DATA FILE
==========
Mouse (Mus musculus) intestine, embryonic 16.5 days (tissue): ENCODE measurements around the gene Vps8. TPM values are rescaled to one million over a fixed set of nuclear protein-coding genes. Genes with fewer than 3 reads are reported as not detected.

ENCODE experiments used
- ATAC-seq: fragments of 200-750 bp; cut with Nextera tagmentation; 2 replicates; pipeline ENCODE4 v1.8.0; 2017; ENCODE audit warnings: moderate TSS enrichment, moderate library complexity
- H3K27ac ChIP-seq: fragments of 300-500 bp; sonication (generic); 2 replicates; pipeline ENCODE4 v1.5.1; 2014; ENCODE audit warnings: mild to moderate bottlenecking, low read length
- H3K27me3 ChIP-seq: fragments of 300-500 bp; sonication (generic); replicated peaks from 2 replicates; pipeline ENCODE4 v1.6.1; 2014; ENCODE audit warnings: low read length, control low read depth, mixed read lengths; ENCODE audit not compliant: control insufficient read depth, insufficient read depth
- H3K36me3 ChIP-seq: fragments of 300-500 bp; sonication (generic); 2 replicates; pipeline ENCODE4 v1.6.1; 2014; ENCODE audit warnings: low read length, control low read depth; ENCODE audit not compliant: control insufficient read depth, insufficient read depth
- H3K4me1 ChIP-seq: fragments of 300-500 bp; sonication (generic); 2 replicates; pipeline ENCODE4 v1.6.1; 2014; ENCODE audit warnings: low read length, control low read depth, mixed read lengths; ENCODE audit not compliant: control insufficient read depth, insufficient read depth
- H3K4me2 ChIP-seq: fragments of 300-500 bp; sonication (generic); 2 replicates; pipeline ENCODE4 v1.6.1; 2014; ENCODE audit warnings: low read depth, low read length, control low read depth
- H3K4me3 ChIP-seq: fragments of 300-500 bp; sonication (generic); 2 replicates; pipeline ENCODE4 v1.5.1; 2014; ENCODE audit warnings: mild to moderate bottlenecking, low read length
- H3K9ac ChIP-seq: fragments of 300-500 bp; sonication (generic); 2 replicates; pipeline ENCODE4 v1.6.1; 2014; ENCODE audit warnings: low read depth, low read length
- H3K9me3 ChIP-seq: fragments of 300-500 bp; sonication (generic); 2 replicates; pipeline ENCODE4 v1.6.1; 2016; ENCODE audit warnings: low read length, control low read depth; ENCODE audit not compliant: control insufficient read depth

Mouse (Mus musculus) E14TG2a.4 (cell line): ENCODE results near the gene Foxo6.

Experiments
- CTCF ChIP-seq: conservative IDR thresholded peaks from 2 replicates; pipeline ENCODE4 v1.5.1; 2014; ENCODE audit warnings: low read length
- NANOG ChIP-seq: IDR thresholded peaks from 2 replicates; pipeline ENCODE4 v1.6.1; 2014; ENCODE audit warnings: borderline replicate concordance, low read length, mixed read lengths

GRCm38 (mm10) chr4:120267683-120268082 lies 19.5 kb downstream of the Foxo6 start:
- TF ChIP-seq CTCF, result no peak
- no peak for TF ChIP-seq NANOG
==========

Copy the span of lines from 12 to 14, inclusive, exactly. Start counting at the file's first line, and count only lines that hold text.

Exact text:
Mouse (Mus musculus) E14TG2a.4 (cell line): ENCODE results near the gene Foxo6.

Experiments
- CTCF ChIP-seq: conservative IDR thresholded peaks from 2 replicates; pipeline ENCODE4 v1.5.1; 2014; ENCODE audit warnings: low read length